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Democratic candidates are building momentum for a National Climate Bank

Democratic candidates are building momentum for a National Climate Bank
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With the newest flurry of climate policy proposals ahead of CNN’s Climate Crisis Town Halls, half of the top 10 Democratic presidential candidates are now incorporating the Green Bank approach into their plan for the clean energy transition.

Sen. Kamala HarrisKamala HarrisBiden takes victory lap after Senate passes coronavirus relief package It will be Vice (or) President Harris against Gov. DeSantis in 2024 — bet on it Trump sued by Democrat over mob attack on Capitol MORE (D-Calif.) has endorsed a National Climate Bank. South Bend, Ind. Mayor Pete ButtigiegPete ButtigiegThe Hill's 12:30 Report - Presented by ExxonMobil - Senate begins marathon vote-a-rama before .9T COVID-19 relief passage The Hill's Morning Report - Presented by Facebook - Virus relief bill headed for weekend vote Biden turns focus to next priority with infrastructure talks MORE has proposed the creation of a $250 billion Clean Energy Bank. Former HUD Secretary Julian CastroJulian CastroMore than 200 Obama officials sign letter supporting Biden's stimulus plan OVERNIGHT ENERGY: McEachin signals interest in Biden administration environment role | Haaland, eyed for Interior, stresses need for Native American representation | Haaland backers ask Udall to step aside in bid for Interior post Julian Castro announces relaunch of 'Adios Trump!' shirts to raise money for young immigrants MORE has proposed a $200 billion Green Infrastructure Fund. Former Tex Rep.  Beto O'RourkeBeto O'RourkeTexas Republican criticizes Cruz for Cancun trip: 'When a crisis hits my state, I'm there' Progressives target 'Cancun Cruz' in ad to run on 147 Texas radio stations 'Get off TV': Critics blast Abbott over handling of Texas power outages following winter storm MORE plans to channel public investment through a "new dedicated finance entity." Sen. Elizabeth WarrenElizabeth WarrenSenate rejects Sanders minimum wage hike Philly city council calls on Biden to 'cancel all student loan debt' in first 100 days Hillicon Valley: High alert as new QAnon date approaches Thursday | Biden signals another reversal from Trump with national security guidance | Parler files a new case MORE (D-Mass.) calls for the expansion of the Department of Energy's Loan Program Office.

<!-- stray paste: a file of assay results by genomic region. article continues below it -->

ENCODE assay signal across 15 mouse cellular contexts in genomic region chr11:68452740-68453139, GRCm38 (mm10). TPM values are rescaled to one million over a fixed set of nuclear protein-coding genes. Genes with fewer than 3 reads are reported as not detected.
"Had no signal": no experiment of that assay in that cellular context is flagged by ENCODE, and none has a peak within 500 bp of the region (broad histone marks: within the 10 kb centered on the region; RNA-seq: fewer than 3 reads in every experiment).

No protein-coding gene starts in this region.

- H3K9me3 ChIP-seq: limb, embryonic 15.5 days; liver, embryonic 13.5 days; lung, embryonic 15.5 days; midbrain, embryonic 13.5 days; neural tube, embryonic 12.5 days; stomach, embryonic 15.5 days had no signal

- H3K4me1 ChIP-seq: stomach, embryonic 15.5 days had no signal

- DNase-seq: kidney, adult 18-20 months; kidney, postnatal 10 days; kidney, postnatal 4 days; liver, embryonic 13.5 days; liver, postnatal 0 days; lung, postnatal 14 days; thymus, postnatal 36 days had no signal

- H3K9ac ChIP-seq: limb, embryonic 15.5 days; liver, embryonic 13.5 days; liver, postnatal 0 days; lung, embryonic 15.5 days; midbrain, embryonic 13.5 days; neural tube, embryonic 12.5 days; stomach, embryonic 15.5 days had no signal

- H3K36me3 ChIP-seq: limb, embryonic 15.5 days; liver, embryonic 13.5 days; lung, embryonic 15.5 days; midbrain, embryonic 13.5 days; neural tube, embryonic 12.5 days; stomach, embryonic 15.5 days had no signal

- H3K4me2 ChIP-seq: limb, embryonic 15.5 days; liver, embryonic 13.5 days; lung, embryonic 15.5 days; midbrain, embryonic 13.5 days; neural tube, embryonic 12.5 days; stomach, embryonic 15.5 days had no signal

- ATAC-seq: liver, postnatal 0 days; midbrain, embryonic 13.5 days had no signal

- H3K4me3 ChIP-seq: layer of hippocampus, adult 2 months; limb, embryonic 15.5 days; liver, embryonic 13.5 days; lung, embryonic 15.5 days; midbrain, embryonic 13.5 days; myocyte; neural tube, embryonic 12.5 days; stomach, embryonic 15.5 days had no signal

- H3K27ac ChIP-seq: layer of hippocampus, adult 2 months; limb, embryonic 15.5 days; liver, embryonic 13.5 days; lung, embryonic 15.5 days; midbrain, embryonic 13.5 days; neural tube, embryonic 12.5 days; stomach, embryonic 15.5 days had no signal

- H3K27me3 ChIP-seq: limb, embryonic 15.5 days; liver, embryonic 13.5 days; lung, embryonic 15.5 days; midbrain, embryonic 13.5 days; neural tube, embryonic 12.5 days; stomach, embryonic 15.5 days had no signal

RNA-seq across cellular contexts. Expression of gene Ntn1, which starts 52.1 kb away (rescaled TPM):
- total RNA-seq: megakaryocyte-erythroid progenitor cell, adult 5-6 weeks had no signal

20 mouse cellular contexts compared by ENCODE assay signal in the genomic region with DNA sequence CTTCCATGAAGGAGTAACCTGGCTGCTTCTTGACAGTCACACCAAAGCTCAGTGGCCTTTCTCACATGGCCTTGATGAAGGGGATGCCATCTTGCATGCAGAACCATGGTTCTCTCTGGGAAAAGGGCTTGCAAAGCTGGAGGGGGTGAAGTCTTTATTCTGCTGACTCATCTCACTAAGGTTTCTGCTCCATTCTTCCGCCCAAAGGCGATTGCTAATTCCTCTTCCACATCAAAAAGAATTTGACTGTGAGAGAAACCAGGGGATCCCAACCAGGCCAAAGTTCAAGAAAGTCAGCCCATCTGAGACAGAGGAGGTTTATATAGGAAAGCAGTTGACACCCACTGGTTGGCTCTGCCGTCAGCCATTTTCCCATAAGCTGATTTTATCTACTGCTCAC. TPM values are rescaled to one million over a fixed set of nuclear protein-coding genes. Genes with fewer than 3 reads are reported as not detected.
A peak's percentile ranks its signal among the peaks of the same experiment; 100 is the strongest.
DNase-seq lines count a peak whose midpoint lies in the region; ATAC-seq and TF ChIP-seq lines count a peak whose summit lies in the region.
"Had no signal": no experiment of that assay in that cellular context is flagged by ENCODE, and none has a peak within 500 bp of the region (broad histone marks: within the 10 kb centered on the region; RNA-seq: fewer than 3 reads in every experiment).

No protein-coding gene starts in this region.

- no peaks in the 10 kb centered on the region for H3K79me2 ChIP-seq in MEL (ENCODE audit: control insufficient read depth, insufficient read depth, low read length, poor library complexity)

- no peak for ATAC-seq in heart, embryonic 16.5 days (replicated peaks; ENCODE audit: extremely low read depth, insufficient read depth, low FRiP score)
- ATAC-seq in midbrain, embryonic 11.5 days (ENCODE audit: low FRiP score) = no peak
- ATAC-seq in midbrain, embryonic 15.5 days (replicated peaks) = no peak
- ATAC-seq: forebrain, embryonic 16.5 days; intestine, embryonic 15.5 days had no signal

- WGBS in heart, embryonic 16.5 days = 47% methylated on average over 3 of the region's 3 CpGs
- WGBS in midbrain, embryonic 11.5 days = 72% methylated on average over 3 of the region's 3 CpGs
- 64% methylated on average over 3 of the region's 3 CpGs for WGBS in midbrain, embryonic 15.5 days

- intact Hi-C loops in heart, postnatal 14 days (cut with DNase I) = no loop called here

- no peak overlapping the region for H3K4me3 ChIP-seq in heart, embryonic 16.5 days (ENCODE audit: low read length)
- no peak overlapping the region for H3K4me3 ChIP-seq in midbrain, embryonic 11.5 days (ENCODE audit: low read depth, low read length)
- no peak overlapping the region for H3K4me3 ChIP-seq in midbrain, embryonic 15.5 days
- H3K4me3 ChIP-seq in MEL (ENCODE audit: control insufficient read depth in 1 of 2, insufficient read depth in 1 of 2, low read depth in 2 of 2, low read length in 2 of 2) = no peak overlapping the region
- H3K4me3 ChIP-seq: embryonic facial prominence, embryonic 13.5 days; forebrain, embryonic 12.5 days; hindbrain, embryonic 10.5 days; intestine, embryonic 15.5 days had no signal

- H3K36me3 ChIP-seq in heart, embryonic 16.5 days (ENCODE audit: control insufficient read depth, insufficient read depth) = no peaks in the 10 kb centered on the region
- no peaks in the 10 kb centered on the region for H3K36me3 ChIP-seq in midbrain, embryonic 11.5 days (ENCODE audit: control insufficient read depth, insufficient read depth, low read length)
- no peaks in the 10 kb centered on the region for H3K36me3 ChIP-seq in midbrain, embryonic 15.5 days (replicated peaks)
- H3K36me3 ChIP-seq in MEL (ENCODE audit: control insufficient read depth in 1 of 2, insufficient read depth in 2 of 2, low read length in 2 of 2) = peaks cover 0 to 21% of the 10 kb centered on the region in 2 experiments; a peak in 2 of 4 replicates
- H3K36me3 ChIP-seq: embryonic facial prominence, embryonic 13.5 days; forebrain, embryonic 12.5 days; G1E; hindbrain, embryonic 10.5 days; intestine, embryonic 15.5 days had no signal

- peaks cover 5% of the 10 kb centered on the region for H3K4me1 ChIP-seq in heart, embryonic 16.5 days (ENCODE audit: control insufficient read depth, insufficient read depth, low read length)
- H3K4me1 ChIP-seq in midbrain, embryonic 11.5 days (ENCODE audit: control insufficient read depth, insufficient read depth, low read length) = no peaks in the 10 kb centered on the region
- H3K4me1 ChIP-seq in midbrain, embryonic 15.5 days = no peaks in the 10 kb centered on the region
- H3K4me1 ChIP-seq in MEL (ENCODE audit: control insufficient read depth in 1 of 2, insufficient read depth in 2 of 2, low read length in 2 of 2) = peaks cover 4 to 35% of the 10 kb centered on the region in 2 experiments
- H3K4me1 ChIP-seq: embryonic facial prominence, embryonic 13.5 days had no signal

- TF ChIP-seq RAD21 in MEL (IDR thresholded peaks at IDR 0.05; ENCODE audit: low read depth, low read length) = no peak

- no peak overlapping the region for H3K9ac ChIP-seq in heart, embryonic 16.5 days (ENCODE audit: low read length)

The common thread between these proposals is the establishment of a dedicated institution empowered to combine public funds with private investment, providing low-cost financing to clean energy projects and accelerating the transition of our energy sector away from fossil fuels.

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This is precisely the model pioneered by existing Green Banks at the state and local level. These institutions have driven nearly $4 billion in clean energy investment in the U.S. over the past decade. They’ve proven themselves to be cost-effective yet powerful climate policy tools that also lower customers’ energy bills.